Traditions Gone by the Wayside

This is the time of year when I get cravings for weird things. It might be because it’s Lent and I give up a lot of indulgent foods, or it might be because of the time of year it is. For example, St. Patrick’s Day is coming up, and that means Shamrock Shakes. Usually those coincided with Lent, so unless they were released before Lent started (like this year), we’d need to not have given up sweets for Lent or freeze them until after Easter. When I moved to Arkansas, I was horrified to learn that they had never heard of Shamrock Shakes. Last year, McDonald’s had a new release here… Shamrock Shakes! However, they were “test marketing” them in limited quantities, so they were virtually impossible to come by. Finally, this year, the stars aligned. McDonald’s released Shamrock Shakes in mass quantities before Lent in Arkansas. One craving averted.

sausageThere are some cravings, though, that I’ll never get to satisfy again. Right after Christmas when I was young, my whole family would gather in my grandparents’ basement to make sausage and sopresatta. It was hard work—it took the whole day—and took a lot of preparation before that, but boy was it worth it. (Squeamish readers may want to skip ahead.)

Sheep intestine had to be soaked in ice water and citrus for days to be cleaned and deodorized. Pork shoulder had to be ground, and we didn’t have a motorized crank; it was all done by hand. Pounds and pounds were fed through the feed tube, and once coarsely ground, became the basis for the sausage and sopresatta mixtures. Seasonings were stirred into the meat by hand, requiring the men to dig into big bowls up to their elbows. Peppers were added to the sopresatta mix. Finally the mixtures were pushed back into the extruder and into the intestine casing.

The sausage was hung in my grandparents’ fruit cellar—the coldest place in the house, or cooked right away for us to eat with homemade bread and, if we were lucky, a sip of wine. The sopresatta had to be pressed until it cured completely. It took six to eight weeks to dry out. This is the time of year we’d be eating the homemade salami, and at this time every year, I get a craving for it. The stuff you buy in the stores just isn’t the same, and frankly, living in Arkansas, any kind of Italian food is hard to come by, let alone the stuff prepared the way we’re used to.

The hardest part for me, though, is saying goodbye to the memories. I was too young to actually be a part of the sausage-making process, but I remember sitting on the stool in the basement, watching my grandparents, my parents, my aunt, uncle and cousins work. I remember playing with my young cousins while the adults toiled. My grandmother only had a two-bedroom home, so the house was tiny, and filling it with that many people trying to accomplish a difficult task with a bunch of kids underfoot should have brought conflict and strife, but it didn’t. There was laughter and love and fun. Sometimes there was music, but more often than not when the music ended, people were so busy goofing around that they forgot to turn it back on. At the end of the day, the sausage and sopresatta was made for the year, but the memories were made for a lifetime.

My grandfather is gone now. My parents and aunt and uncle no longer make the sausage—it’s too much work for them. My siblings and my cousins didn’t carry the tradition on. We’ve all drifted apart—me farthest of all, nearly one thousand miles—and simply didn’t manage to keep the tradition alive. Even if we managed to start it up again, it just wouldn’t be the same without my grandfather managing the process. My husband and I tried to make some sausage a few years ago, but it just wasn’t right. Times change and traditions fall by the wayside.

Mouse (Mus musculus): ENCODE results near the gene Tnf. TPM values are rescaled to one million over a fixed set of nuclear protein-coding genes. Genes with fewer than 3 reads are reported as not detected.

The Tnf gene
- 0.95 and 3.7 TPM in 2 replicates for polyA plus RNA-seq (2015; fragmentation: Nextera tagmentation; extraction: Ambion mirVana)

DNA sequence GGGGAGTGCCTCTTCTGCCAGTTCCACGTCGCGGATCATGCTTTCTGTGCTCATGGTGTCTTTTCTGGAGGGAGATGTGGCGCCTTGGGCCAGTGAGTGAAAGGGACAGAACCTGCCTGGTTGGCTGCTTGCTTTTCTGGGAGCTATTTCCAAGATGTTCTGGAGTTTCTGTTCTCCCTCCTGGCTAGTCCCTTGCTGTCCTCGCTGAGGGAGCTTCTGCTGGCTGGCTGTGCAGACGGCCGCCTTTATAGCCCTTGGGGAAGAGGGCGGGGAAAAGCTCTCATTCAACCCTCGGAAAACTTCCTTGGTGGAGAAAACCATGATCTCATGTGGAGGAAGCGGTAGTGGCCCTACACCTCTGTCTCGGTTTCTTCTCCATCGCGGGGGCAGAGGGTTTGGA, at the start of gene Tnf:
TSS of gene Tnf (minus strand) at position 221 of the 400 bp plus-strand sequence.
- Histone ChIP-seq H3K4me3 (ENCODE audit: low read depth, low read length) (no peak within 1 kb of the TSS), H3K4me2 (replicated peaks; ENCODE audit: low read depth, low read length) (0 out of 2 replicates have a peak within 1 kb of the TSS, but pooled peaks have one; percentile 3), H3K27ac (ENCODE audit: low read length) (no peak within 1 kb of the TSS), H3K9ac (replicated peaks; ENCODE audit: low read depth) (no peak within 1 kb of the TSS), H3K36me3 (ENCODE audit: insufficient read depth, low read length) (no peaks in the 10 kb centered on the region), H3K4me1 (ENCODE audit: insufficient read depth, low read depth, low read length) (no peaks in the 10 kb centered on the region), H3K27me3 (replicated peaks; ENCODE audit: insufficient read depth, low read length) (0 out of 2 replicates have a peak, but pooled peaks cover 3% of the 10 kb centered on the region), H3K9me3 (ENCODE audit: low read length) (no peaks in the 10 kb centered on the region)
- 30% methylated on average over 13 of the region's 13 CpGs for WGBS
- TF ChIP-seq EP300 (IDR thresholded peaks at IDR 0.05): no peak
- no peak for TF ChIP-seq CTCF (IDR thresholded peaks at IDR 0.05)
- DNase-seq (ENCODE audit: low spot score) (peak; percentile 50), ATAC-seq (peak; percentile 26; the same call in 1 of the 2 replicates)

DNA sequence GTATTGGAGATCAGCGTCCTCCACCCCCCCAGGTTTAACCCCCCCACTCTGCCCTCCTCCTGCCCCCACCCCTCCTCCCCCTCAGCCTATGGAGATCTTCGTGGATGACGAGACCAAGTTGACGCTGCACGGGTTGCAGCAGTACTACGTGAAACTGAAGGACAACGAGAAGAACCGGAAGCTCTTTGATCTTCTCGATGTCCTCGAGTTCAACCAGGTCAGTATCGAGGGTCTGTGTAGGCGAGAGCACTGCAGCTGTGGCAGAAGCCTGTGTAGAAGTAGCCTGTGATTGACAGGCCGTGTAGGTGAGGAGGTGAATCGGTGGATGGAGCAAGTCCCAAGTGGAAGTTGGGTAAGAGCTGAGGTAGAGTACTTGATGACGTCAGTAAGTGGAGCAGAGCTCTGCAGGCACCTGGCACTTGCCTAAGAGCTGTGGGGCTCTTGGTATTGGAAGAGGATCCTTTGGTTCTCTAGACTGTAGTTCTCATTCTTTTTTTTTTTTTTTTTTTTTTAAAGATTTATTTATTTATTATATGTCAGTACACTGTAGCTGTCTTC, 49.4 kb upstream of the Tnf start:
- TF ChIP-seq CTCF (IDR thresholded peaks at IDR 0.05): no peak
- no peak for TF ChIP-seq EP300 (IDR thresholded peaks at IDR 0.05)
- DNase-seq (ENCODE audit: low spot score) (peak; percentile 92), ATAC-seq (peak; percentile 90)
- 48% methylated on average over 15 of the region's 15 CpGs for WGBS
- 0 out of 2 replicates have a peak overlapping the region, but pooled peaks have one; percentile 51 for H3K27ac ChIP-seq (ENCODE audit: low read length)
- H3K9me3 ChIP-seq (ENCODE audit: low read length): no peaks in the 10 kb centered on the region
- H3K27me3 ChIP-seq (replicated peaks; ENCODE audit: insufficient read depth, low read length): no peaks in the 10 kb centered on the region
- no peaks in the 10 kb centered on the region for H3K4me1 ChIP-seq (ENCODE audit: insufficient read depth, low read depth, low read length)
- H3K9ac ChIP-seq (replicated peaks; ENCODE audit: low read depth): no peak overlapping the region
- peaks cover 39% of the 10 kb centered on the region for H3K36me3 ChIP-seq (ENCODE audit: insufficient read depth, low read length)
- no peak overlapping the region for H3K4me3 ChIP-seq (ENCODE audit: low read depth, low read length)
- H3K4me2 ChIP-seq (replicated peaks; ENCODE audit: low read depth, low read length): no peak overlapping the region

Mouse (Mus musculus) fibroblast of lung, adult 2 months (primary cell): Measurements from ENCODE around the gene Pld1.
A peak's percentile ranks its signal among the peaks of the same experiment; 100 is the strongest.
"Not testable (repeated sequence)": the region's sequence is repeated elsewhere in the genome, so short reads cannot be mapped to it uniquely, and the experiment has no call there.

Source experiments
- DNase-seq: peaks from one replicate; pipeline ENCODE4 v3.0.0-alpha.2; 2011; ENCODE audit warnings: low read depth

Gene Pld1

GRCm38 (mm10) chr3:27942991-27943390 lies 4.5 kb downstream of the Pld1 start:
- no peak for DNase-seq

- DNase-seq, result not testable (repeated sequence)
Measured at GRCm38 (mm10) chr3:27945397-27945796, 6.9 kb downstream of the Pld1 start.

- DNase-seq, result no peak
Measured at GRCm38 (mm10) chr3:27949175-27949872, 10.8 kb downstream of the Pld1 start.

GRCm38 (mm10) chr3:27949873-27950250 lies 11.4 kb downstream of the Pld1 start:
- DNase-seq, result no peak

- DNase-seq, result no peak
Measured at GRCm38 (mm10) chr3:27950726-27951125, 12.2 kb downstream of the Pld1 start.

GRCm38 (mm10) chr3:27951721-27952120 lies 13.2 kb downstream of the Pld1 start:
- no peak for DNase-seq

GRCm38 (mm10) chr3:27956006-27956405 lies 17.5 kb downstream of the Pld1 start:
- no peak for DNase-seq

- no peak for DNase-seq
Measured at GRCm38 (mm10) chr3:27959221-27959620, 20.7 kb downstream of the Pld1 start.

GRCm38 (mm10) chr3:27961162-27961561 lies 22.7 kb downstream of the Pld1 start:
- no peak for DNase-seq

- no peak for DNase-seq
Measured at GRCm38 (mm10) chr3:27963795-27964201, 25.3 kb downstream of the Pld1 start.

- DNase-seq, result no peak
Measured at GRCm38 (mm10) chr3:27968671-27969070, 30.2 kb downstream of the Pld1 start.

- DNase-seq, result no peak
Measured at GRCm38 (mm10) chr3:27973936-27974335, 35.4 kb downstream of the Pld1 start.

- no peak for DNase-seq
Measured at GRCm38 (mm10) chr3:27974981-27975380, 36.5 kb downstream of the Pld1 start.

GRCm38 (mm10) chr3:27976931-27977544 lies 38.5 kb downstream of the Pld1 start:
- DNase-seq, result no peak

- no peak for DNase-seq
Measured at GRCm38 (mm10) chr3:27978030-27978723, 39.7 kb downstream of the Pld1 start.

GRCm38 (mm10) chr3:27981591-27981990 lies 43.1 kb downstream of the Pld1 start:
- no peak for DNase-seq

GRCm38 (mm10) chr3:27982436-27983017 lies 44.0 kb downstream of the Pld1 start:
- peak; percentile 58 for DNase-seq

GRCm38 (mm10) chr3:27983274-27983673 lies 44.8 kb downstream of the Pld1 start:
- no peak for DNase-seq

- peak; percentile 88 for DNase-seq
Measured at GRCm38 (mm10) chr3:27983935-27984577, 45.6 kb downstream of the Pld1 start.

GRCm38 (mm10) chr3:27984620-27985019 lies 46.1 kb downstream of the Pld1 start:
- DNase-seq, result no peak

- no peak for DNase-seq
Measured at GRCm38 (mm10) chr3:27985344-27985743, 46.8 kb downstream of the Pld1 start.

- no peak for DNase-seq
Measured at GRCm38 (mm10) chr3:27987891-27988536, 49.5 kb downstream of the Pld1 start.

So this year, I finally got my Shamrock Shake, but I won’t be having any sopresatta. At least, not any of my grandfather’s homemade sopresatta. Some traditions just can’t be replicated. We should try to enjoy what time we have with our families while we have them. You never know when those times will be nothing but treasured memories.

17 thoughts on “Traditions Gone by the Wayside

    • Thank you. Things just aren’t the same anymore, are they? When my grandma used to say, “Ah, the good old days,” I used to just smile and nod and wonder why she’d want to go back when all the great advances were ahead of us. Now I know, and I find myself uttering the same sentiment.


      • I am feeling the nostalgia of yesteryear too. My husband’s new job allowed us to move back to our hometown and be with our family. I was excited to host our family Easter dinner and learned that my brother and his family would not be joining us. This made me realize just how much things have changed. I remember sitting at the “kid table” with my siblings and my cousins hoping to make it one day to the “adult table”. I have many wonderful memories, but I feel that my children are missing out, because our family is geographically spread out and my brother and his family started a different tradition when I moved away. With the fast pace of life today, and social media, traditions seem to be falling by the wayside. I can only hope that my children will carryon the traditions that I have tried to instill in them and put family first.


    • I’m sorry to hear that your holiday plans won’t be what you expected, Michele. Maybe you can start a new tradition on a different day that everyone can be a part of… one that your family and your brother’s family can be a part of and can carry on for generations to come. Otherwise, I agree, you’ll just have to hope that you can pass the torch to your children one day.